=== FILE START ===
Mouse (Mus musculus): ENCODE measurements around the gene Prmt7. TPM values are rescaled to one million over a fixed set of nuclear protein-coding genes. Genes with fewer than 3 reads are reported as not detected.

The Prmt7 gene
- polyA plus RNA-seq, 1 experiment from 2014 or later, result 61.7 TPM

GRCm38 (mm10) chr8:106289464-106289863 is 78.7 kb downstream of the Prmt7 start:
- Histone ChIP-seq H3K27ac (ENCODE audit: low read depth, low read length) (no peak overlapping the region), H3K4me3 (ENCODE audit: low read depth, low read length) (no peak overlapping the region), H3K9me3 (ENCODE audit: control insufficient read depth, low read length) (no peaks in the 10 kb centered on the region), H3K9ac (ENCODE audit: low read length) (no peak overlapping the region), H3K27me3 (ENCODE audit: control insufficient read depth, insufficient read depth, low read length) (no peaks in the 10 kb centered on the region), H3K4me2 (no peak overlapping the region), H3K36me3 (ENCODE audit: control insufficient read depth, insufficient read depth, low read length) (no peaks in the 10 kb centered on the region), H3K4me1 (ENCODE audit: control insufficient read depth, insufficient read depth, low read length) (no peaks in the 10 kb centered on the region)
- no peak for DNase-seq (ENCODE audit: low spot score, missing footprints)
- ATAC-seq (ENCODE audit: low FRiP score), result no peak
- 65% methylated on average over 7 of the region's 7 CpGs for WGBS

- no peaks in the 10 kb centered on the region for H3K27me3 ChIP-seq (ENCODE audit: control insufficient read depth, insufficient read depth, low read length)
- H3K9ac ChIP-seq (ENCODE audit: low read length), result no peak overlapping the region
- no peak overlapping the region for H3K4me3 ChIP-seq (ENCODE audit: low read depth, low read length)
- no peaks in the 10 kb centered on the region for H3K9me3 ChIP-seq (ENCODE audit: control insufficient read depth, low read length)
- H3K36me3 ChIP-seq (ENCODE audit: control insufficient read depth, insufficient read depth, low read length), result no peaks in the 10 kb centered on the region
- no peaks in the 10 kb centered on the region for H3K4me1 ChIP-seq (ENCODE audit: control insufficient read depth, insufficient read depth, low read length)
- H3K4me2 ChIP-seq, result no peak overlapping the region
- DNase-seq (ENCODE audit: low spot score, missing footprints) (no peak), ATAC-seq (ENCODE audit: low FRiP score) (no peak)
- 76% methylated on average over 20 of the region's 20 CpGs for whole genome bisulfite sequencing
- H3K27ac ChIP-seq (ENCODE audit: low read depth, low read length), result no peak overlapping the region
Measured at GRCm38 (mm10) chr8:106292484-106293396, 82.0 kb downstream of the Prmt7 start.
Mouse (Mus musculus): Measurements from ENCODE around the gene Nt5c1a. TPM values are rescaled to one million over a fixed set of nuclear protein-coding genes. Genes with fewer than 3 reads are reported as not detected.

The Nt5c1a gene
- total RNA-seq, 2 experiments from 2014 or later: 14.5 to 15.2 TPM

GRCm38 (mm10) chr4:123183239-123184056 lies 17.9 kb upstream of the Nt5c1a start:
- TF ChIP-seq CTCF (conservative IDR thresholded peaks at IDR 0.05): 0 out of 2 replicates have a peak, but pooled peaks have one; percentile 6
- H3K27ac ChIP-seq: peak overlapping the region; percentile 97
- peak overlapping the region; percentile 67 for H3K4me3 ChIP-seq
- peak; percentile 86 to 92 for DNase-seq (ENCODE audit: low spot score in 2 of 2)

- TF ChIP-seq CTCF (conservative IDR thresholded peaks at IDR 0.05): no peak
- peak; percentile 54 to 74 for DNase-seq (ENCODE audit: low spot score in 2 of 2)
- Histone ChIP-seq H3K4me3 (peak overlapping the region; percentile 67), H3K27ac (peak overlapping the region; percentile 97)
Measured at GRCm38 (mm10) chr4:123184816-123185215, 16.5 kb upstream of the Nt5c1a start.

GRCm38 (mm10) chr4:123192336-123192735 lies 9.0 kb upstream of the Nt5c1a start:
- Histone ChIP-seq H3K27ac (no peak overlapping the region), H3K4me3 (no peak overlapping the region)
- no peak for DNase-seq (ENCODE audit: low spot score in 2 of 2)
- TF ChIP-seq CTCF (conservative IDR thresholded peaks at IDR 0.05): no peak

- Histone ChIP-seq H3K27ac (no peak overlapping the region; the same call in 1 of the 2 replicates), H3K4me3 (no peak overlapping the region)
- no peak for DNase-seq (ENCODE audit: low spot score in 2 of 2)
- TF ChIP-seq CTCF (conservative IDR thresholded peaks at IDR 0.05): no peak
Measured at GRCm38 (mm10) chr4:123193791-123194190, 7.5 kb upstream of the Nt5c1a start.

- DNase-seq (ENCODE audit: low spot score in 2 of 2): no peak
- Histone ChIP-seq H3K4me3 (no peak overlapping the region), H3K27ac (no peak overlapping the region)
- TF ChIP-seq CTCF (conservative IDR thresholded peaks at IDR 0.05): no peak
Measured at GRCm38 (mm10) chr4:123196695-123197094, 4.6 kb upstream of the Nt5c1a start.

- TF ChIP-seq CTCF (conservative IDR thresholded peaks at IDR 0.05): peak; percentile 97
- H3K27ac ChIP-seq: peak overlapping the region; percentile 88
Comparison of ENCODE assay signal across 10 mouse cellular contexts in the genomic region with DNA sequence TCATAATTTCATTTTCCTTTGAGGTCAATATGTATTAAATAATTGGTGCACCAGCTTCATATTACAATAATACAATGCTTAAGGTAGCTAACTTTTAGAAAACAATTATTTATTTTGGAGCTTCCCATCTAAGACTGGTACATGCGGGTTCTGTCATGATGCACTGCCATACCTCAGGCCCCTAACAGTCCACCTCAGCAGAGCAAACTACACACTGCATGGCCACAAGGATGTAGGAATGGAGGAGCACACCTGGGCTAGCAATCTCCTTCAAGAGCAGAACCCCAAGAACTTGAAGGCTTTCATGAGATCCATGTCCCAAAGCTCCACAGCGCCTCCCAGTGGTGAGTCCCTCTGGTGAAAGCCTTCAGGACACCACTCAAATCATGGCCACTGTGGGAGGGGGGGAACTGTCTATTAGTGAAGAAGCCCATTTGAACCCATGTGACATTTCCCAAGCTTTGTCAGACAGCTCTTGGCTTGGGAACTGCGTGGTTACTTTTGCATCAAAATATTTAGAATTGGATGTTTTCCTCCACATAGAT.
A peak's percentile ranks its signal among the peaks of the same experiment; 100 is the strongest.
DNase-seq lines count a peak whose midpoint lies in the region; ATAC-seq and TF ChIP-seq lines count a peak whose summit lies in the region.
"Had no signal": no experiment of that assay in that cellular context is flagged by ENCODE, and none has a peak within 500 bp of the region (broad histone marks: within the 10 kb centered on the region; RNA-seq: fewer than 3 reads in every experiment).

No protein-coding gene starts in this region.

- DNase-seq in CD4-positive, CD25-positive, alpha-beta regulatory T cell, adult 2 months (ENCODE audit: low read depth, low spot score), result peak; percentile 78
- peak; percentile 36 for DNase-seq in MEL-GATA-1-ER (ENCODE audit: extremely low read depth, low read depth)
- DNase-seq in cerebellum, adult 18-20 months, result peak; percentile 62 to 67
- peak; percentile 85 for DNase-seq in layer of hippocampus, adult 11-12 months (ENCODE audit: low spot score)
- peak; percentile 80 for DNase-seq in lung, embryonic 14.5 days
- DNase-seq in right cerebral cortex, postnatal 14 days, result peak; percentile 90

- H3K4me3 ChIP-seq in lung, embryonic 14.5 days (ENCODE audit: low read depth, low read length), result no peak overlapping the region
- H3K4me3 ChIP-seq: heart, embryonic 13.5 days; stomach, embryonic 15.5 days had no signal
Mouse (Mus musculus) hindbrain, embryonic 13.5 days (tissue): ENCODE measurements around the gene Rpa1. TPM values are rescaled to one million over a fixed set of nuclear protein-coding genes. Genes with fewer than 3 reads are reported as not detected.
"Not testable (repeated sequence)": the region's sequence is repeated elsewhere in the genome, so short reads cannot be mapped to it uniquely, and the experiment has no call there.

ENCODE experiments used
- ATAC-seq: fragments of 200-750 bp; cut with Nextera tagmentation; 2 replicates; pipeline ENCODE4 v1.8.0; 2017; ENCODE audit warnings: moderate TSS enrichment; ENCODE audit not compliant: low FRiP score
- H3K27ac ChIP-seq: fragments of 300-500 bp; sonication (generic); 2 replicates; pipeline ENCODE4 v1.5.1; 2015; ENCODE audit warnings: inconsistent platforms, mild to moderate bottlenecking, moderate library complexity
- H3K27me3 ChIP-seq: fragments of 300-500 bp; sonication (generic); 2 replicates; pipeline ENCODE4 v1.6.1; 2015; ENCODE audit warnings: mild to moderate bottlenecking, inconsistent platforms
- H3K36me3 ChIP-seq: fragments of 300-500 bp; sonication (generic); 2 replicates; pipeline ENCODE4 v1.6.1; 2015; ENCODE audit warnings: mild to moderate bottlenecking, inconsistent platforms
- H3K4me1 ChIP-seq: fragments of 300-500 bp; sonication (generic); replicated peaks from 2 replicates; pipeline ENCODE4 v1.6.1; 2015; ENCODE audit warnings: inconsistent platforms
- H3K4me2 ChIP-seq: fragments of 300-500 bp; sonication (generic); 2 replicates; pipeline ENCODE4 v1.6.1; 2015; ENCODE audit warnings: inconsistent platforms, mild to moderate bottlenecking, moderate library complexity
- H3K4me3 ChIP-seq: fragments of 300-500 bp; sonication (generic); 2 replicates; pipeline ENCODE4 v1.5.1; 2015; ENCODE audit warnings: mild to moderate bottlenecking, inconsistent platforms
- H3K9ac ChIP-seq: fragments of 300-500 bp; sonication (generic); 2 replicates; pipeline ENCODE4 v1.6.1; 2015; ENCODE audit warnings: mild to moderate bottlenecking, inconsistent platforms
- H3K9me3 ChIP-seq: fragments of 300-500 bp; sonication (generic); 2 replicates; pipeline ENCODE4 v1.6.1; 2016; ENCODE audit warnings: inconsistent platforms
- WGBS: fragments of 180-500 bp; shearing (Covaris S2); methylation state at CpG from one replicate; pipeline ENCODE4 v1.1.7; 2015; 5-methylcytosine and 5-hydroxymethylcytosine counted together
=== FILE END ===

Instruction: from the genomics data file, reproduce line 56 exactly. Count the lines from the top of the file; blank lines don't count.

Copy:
- DNase-seq in right cerebral cortex, postnatal 14 days, result peak; percentile 90